Lastly, the group called on lawmakers to direct the Energy Information Administration to review its storage reporting policies and procedures and make changes that would increase the accuracy and reliability of the data used by traders.

The CAANG and INGAA are among the 32 groups selected by the Senate energy panel to present their proposed solutions to problems afflicting the natural gas market at a conference to be held later this month.

Republican and Democratic committee staff reviewed submitted proposals and selected the 32 groups to offer 38 proposed solutions at the Jan. 24 conference, with five of the groups presenting more than one proposal. The conference, which will run from 1 p.m. to 5:15 p.m., will include six panels addressing various problems facing the gas industry.

The lead-off panel of the Natural Gas Council (NGC), Advanced Resources, National Ocean Industries Association, Western Organization of Resource Councils, New Mexico Oil & Gas Association, American Public Gas Association and the state of Alaska will discuss ways to increase domestic supplies from onshore and offshore resources.

The National Commission on Energy Policy, Dominion Energy, Center for Liquefied Natural Gas, National Association of Regulatory Utility Commissioners (NARUC) and the Federal Energy Regulatory Commission will focus on the importance of LNG as a supply source, and policies that should be considered with respect to LNG siting and safety.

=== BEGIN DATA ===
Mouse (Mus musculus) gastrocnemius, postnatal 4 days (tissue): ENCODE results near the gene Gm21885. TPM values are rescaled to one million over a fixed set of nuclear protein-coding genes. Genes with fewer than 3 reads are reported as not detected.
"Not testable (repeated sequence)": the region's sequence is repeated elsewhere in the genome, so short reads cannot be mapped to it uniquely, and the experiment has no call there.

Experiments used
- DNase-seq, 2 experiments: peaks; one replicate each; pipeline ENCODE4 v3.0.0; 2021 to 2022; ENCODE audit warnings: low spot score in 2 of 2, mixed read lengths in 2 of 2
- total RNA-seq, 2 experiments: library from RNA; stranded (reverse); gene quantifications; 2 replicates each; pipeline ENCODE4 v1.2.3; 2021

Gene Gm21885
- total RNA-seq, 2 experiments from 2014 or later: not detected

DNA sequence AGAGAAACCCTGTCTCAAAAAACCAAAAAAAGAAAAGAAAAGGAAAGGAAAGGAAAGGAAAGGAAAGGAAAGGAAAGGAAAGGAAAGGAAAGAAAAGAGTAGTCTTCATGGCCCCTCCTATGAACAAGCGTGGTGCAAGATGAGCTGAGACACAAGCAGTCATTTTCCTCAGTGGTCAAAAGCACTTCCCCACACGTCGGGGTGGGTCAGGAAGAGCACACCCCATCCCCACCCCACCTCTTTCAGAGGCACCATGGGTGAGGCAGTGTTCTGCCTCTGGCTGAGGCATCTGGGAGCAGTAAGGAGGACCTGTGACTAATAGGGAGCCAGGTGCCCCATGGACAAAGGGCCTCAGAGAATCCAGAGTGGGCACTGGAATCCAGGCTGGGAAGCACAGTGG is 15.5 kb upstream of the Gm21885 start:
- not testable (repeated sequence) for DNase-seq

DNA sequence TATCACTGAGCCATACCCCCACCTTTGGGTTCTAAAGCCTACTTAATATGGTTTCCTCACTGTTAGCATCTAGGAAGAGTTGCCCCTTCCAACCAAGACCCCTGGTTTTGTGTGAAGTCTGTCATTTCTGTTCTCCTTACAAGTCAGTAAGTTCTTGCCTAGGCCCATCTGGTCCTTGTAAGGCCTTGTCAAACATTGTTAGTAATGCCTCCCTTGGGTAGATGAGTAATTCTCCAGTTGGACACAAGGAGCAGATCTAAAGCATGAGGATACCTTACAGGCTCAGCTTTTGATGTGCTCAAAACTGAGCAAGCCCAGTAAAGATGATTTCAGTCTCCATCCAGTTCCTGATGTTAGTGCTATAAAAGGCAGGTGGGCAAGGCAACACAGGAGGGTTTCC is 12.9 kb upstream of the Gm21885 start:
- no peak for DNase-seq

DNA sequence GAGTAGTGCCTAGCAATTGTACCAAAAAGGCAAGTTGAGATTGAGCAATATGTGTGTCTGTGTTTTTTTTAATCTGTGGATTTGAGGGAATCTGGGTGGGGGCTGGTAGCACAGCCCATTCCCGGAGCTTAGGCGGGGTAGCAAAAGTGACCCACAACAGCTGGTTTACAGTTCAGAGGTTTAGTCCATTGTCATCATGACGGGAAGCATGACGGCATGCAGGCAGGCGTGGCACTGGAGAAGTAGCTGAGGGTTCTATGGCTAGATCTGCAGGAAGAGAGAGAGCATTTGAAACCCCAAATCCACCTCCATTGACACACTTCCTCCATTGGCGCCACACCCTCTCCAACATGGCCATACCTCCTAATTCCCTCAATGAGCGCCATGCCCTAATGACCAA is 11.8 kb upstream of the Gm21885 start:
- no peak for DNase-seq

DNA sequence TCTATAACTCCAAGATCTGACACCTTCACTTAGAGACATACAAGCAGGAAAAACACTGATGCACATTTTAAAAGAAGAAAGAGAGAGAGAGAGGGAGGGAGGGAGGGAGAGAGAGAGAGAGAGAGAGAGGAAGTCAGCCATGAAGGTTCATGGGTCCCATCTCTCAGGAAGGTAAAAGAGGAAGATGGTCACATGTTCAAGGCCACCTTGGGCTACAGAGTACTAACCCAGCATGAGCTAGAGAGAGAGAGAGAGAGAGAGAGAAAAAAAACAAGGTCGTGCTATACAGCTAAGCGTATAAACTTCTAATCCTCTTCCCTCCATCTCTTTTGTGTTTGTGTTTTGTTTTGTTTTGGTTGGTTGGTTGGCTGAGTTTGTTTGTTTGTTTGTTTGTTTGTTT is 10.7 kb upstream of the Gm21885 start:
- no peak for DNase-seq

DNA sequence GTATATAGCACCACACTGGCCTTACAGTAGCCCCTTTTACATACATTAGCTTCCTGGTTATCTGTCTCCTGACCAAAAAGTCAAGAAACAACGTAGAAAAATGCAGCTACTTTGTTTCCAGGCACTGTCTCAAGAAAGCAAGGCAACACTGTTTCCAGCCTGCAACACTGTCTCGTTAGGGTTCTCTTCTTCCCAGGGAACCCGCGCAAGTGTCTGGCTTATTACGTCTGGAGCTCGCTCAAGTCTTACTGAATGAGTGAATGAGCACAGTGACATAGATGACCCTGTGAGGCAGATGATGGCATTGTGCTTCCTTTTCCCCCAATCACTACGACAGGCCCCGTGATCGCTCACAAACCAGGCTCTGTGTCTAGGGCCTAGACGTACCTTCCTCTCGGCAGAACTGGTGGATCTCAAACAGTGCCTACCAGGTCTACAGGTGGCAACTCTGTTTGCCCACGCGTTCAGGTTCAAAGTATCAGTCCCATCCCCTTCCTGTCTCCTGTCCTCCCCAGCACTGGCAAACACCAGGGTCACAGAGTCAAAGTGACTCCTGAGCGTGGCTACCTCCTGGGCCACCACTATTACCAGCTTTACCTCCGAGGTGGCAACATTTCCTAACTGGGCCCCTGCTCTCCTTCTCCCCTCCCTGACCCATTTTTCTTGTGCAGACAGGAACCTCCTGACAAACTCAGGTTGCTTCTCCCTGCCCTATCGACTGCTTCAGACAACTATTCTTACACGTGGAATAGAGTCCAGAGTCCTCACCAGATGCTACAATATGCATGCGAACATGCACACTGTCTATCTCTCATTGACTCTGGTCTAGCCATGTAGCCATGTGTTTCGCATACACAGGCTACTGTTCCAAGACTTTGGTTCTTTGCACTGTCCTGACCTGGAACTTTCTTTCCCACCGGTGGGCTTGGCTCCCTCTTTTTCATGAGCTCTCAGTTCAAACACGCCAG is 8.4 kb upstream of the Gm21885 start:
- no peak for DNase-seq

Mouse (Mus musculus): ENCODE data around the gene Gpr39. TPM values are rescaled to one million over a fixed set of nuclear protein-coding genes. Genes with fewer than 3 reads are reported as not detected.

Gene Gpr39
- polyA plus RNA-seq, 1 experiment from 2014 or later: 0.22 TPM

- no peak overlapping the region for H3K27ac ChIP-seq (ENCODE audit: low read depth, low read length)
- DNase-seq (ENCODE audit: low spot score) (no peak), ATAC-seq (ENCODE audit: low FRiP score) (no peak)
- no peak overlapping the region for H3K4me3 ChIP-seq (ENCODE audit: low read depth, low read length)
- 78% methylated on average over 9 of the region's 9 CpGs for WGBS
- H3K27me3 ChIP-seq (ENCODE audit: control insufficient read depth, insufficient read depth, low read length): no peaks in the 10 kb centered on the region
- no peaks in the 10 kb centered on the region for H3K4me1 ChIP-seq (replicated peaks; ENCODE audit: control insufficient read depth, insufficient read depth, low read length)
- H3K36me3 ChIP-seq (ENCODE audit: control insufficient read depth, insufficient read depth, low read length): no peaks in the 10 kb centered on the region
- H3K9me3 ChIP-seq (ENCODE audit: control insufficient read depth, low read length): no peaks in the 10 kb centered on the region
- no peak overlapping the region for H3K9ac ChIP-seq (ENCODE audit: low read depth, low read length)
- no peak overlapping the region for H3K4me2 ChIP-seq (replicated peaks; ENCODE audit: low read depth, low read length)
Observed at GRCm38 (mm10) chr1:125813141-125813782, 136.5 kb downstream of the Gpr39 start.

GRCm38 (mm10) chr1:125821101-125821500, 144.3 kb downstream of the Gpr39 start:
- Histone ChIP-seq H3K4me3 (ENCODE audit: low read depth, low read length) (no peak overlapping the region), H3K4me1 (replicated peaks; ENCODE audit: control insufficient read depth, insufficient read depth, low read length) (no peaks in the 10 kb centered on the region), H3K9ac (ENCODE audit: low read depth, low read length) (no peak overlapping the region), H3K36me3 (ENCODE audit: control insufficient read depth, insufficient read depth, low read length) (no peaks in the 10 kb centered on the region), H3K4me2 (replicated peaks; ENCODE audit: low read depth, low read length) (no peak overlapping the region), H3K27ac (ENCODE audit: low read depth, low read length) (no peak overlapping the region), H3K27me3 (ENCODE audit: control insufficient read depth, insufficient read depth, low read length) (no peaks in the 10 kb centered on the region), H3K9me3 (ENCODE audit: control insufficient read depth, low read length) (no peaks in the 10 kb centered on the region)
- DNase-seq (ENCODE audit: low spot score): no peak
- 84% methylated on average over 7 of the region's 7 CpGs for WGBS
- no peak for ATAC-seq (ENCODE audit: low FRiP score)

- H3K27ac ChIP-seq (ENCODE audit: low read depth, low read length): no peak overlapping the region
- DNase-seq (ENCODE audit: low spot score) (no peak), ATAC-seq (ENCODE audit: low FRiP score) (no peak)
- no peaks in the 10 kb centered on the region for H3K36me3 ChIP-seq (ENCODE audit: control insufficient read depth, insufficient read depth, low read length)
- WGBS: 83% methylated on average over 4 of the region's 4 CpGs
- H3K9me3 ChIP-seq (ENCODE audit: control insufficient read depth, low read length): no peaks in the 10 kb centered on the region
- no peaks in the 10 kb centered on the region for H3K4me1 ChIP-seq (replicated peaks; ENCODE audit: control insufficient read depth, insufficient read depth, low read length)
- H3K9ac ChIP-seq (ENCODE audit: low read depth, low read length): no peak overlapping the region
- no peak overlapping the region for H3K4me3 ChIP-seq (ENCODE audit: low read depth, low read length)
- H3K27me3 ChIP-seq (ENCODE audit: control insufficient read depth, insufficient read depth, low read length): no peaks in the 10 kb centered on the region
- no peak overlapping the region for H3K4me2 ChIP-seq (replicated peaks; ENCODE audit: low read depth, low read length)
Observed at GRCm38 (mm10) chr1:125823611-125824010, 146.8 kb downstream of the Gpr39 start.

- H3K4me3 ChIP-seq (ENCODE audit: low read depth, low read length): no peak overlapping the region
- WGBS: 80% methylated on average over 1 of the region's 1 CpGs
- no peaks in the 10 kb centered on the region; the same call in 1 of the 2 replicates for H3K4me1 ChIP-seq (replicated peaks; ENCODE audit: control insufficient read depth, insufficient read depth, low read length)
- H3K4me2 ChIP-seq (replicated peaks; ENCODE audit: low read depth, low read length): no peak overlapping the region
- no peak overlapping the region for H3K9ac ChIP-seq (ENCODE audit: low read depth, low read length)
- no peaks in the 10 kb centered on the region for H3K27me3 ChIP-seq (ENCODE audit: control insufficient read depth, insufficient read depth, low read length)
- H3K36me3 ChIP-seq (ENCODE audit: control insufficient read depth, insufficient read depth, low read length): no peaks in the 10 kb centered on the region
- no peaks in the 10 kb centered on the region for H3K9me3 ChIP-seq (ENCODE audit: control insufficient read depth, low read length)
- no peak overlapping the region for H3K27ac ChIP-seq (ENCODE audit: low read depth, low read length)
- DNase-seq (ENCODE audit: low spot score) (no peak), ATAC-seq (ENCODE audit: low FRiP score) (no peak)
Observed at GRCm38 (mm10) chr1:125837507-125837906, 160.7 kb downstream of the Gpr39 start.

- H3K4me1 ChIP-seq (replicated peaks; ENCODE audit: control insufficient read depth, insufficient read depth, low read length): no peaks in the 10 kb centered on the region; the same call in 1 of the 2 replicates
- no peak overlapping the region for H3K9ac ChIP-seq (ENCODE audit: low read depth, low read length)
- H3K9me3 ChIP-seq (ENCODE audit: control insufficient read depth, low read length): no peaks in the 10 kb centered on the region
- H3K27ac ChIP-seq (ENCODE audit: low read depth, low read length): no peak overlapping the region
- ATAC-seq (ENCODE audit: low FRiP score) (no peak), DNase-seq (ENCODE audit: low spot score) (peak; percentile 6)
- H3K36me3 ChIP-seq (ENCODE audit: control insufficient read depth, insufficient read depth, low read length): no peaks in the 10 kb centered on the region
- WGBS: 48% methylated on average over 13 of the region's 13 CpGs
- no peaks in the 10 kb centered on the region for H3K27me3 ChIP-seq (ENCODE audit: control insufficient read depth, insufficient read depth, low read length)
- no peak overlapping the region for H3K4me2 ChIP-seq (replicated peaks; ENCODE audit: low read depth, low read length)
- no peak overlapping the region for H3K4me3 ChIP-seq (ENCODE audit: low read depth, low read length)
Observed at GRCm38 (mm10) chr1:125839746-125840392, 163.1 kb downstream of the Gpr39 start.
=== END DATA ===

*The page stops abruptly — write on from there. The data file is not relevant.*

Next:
The state of Louisiana, Interstate Oil and Gas Compact Commission (IOGCC), INGAA, Consumer Federation, Independent Storage and FERC will discuss the regulatory policies that are aimed at bolstering infrastructure for gas transmission and distribution lines and storage.

The issue of the environmental challenges and regulatory barriers to expanding natural gas supply will be tackled by The Wilderness Society, Natural Resources Defense Council, National Commission on Energy Policy, Independent Petroleum Association of America and the Domestic Petroleum Council.

The use of conservation and efficiency measures to reduce gas demand will be the topic of panelists Calpine Corp., NARUC, Nuclear Energy Institute, PPM Energy, Harvard University, Coal Utilization Research Council, American Gas Association and the American Council for an Energy-Efficient Economy.

The final panel will focus on the adequacy of storage and market information to ensure a well-functioning gas market. Panelists will include the Committee of Chief Risk Officers, American Electric Power, IOGCC, CAANG, the New York Mercantile Exchange, NGC and FERC.